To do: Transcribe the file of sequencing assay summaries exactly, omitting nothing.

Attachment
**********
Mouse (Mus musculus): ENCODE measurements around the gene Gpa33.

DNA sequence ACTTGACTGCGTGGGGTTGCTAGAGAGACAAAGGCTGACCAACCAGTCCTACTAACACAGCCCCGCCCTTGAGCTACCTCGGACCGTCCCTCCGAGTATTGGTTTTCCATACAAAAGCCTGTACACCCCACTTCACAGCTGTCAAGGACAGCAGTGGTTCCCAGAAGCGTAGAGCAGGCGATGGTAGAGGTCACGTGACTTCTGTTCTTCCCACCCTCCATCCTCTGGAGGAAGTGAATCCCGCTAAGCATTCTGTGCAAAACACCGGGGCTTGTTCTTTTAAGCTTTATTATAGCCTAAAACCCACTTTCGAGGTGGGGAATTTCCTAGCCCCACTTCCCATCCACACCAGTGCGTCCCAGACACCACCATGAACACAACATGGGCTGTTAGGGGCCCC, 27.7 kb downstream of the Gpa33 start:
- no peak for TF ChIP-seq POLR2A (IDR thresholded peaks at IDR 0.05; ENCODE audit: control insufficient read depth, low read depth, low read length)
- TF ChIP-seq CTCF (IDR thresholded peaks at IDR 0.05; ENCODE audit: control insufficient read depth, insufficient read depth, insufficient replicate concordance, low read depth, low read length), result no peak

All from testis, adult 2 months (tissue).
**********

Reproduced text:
Mouse (Mus musculus): ENCODE measurements around the gene Gpa33.

DNA sequence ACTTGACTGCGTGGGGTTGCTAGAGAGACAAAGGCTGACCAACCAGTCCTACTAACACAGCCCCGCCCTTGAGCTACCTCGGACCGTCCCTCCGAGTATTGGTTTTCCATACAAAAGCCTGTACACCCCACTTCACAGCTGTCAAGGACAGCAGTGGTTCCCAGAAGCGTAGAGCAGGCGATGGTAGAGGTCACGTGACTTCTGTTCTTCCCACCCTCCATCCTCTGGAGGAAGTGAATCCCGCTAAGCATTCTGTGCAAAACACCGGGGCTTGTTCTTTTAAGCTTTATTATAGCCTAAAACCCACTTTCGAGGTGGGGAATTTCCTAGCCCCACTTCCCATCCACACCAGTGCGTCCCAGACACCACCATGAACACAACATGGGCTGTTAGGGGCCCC, 27.7 kb downstream of the Gpa33 start:
- no peak for TF ChIP-seq POLR2A (IDR thresholded peaks at IDR 0.05; ENCODE audit: control insufficient read depth, low read depth, low read length)
- TF ChIP-seq CTCF (IDR thresholded peaks at IDR 0.05; ENCODE audit: control insufficient read depth, insufficient read depth, insufficient replicate concordance, low read depth, low read length), result no peak

All from testis, adult 2 months (tissue).